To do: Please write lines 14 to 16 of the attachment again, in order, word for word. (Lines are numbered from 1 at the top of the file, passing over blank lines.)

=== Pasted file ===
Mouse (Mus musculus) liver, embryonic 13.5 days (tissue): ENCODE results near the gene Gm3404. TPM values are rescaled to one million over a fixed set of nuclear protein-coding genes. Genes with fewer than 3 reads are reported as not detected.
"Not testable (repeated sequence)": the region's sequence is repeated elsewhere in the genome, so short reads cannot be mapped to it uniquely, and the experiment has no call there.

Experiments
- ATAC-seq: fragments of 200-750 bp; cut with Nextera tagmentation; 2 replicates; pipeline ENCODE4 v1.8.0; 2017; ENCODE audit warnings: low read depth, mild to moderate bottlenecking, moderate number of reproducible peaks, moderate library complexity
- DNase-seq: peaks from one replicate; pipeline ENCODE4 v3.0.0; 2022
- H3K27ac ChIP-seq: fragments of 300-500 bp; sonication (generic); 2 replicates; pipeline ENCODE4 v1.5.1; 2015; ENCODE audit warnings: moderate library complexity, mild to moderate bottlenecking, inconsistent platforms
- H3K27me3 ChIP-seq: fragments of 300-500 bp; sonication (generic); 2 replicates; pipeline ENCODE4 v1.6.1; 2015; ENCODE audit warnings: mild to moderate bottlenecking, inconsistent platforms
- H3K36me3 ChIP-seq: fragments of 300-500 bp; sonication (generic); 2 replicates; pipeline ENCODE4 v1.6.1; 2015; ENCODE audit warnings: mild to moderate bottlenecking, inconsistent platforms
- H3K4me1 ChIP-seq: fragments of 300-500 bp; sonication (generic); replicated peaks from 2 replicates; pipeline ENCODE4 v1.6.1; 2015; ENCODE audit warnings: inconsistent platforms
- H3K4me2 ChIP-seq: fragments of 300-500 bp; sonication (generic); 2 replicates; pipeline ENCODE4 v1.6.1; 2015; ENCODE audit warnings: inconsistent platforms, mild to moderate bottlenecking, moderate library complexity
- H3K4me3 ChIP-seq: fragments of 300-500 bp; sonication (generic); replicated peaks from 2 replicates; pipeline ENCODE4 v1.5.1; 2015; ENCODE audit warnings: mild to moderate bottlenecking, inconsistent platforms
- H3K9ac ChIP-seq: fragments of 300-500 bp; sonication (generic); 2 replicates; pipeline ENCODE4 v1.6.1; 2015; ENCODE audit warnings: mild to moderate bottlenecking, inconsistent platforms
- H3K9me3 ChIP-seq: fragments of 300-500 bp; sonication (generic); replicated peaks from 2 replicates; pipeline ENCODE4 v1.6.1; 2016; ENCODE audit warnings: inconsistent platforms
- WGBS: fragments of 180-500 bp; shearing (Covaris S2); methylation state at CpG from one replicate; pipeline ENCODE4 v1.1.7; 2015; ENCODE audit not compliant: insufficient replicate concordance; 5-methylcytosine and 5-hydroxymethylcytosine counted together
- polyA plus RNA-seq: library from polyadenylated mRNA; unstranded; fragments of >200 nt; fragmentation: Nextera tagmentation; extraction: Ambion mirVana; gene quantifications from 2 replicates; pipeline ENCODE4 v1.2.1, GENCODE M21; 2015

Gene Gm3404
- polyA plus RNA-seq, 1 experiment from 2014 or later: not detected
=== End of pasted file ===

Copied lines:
- WGBS: fragments of 180-500 bp; shearing (Covaris S2); methylation state at CpG from one replicate; pipeline ENCODE4 v1.1.7; 2015; ENCODE audit not compliant: insufficient replicate concordance; 5-methylcytosine and 5-hydroxymethylcytosine counted together
- polyA plus RNA-seq: library from polyadenylated mRNA; unstranded; fragments of >200 nt; fragmentation: Nextera tagmentation; extraction: Ambion mirVana; gene quantifications from 2 replicates; pipeline ENCODE4 v1.2.1, GENCODE M21; 2015

Gene Gm3404